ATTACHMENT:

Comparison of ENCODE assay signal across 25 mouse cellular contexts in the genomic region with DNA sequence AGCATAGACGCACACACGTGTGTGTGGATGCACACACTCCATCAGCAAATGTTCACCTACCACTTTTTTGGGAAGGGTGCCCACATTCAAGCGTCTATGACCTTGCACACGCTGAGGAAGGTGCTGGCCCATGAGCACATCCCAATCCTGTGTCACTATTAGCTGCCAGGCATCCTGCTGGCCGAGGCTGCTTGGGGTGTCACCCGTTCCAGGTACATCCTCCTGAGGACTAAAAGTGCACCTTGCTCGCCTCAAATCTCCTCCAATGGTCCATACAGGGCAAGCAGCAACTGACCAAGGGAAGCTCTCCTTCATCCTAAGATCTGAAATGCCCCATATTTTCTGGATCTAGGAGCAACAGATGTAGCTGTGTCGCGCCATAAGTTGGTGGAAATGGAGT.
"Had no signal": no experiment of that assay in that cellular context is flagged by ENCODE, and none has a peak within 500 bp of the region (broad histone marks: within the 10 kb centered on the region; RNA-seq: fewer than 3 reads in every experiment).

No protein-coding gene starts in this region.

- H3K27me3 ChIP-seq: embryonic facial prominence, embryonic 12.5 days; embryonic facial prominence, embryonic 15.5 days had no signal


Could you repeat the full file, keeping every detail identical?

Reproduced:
Comparison of ENCODE assay signal across 25 mouse cellular contexts in the genomic region with DNA sequence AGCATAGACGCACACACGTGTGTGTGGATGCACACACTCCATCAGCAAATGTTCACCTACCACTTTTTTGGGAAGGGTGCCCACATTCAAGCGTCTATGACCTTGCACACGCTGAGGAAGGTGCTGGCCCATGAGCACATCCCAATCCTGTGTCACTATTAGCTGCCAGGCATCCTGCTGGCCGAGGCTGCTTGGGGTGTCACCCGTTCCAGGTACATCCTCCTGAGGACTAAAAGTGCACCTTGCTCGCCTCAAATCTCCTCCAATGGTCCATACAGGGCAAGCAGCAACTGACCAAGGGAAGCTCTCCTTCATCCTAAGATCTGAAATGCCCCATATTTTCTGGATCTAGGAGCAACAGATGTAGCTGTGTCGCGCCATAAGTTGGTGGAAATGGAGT.
"Had no signal": no experiment of that assay in that cellular context is flagged by ENCODE, and none has a peak within 500 bp of the region (broad histone marks: within the 10 kb centered on the region; RNA-seq: fewer than 3 reads in every experiment).

No protein-coding gene starts in this region.

- H3K27me3 ChIP-seq: embryonic facial prominence, embryonic 12.5 days; embryonic facial prominence, embryonic 15.5 days had no signal